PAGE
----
Just a Few Too Many Kodak Moments in This DE Occupational Disease Case

Just a Few Too Many Kodak Moments in This DE Occupational Disease Case

I am really on a roll when it comes to occupational disease.  No, I am not talking about my (unimpeachable) track record at the IAB; I am talking about a flurry of posts on exposure here in the First State.  Today's case is so special, so multi-faceted, so very compelling that whoops, I did it again! -gonna write about one on my own that arrived in today's mail.

Ann Marie Rybka v. Burris Logistics, IAB #1386840 (3/7/13) is a 53-page ruling from the Industrial Accident Board denying benefits for an alleged occupational exposure to-well, sometimes the claim was to mold, at other times it was to bleach. And that's only the beginning of where this gets interesting.

The Factual Background:

Ms. Rybka started employment with Burris in late March, 2012 as a transportation manager.  Co-workers and management testified that pretty much from the inception of her tenure at Burris, she complained about certain mold, or possibly mildew, that stained portions of the office walls where water had leaked in and became trapped between the drywall and wallpaper.  She liked to warn anyone in earshot that "someone was gonna get sick"......(and what a coincidence)-that someone was her.

Burris initially made an informal effort to scrub the walls with bleach in July 2012.  That effort was not only unsuccessful, it created a noxious odor such that the clean-up effort was aborted in short order.  Nonetheless, and either taking Ms. Rybka's complaint seriously or possibly with the motivation to shut down the constant complaints she voiced to anyone within earshot, Burris undertook to more aggressively resolve the problem during the weekend of August 4th,  2012. Specifically, Burris hired a contractor to come in and remove all the wallpaper and scrub the bare walls with bleach and then  re-paint the office suite that was impacted by this water leakage.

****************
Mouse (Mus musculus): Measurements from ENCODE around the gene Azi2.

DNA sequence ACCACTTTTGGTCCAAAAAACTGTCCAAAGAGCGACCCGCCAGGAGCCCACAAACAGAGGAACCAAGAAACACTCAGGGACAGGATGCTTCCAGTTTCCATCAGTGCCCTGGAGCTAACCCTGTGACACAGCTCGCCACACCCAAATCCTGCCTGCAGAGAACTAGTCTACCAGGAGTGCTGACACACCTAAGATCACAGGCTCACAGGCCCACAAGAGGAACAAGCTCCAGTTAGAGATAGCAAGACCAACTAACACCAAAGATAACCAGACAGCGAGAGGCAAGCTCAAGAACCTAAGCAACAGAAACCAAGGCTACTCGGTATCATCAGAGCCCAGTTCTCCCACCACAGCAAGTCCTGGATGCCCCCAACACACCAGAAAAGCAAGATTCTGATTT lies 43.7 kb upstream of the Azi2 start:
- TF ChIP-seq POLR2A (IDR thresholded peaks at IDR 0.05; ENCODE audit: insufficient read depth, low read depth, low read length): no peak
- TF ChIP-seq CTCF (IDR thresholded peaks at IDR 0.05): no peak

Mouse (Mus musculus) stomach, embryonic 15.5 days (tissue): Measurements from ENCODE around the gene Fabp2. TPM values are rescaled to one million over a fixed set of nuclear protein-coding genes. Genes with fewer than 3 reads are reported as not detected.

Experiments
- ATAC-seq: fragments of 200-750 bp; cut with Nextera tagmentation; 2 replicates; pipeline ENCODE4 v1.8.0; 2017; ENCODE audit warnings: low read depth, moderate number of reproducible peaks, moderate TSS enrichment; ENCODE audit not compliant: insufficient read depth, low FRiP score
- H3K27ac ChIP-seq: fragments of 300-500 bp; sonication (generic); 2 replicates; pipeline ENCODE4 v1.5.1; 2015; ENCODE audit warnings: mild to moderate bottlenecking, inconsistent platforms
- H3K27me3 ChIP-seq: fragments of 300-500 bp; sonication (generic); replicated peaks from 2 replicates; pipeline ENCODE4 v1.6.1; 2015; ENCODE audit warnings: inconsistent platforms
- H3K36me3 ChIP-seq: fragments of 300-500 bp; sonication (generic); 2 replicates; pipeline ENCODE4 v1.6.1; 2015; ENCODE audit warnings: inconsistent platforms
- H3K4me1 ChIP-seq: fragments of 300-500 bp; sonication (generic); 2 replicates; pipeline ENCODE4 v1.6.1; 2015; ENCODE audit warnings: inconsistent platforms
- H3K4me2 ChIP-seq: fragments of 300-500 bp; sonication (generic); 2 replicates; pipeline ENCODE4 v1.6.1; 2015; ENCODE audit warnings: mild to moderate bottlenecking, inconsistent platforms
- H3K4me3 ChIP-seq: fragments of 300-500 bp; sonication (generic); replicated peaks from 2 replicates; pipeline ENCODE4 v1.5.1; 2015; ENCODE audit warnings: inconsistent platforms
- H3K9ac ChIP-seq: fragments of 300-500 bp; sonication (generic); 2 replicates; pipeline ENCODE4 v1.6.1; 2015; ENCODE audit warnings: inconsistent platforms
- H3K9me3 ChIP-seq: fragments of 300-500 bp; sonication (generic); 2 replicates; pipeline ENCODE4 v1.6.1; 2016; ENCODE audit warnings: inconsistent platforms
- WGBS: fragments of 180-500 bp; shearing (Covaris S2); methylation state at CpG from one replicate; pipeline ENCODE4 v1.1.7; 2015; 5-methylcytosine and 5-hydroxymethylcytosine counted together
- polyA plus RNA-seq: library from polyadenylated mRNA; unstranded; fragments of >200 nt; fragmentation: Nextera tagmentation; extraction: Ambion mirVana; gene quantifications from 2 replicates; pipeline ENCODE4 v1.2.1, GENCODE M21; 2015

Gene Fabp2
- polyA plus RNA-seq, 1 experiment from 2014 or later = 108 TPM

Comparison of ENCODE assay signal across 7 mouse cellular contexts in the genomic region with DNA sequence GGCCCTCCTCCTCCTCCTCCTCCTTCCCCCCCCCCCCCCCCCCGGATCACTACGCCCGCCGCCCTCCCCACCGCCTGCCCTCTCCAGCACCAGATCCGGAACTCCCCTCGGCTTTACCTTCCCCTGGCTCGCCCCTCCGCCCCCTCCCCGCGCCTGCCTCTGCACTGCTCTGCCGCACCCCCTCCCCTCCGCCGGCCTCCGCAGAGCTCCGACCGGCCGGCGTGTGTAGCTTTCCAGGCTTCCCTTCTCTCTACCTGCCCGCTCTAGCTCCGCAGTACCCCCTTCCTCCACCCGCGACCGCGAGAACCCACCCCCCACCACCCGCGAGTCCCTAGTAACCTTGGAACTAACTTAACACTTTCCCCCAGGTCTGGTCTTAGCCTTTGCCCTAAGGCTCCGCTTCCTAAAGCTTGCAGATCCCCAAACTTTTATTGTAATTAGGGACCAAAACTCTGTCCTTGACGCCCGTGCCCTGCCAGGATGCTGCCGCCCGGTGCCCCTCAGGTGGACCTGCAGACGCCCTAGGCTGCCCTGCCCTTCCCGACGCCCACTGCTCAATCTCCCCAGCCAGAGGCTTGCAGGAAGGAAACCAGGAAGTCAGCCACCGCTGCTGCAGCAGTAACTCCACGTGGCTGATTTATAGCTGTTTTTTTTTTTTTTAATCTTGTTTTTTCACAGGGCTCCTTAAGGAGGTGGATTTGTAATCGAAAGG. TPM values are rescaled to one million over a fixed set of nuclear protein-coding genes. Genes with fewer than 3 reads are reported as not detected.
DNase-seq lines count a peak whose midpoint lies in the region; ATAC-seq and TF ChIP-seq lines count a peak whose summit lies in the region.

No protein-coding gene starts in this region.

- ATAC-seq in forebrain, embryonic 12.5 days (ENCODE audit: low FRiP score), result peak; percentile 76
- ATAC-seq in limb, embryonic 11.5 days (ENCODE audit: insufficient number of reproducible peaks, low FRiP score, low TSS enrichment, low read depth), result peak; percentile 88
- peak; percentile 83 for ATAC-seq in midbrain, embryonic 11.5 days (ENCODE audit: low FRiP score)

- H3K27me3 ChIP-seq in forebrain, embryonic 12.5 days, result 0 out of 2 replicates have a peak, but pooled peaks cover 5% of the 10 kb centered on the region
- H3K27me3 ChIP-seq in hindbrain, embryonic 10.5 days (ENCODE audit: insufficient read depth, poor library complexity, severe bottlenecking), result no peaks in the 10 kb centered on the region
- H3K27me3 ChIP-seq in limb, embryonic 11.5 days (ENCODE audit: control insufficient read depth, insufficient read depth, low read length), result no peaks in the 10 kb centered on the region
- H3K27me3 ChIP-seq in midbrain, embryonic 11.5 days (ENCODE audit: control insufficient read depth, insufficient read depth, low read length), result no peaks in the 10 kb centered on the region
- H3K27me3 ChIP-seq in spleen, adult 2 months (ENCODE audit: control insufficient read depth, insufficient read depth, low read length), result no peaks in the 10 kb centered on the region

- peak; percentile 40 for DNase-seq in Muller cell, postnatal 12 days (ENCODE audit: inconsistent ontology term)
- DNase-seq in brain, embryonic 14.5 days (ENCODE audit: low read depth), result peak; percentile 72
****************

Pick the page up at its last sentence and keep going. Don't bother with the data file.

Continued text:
The Work Event in question:

Ms. Rybka's DCD Petition identified a date of injury of Sunday, August 5th, by way of a specific event.  She claimed that she was compelled to come into work very early that Sunday and upon entering the premises, found the office area full of debris and otherwise in disarray.  That circumstance was not disputed as Sunday at 7:00 a.m. would have been after the first day of mold abatement and prior to the commencement of mold abatement the second day.  Meaning she arrived in the middle of the project.

The "toxic exposure" occurred in the form of a "plume" of black dust that escaped a giant Hefty bag which the Claimant insisted was left at her work station overnight during this process. In removing the trash bag from her desk, she claims to have been overtaken by black mold creating physical symptoms very much akin to a stroke.  She immediately called her boyfriend and he advised that she was slurring her words and not making sense.

In addition to this specific "accident/event", there were references in both the testimony and medical records to a more pervasive ongoing exposure such that a cumulative detrimental effect might come to mind.  This was not, however, pled as a CDE case in the alternative-and it would not have mattered in any event.

The Claimant was seeking ongoing total disability from August 5, 2012 forward and related medical treatment expenses.  The claim was that this exposure left her with reactive airways disease (RADS), cognitive impairment, and anxiety/depression.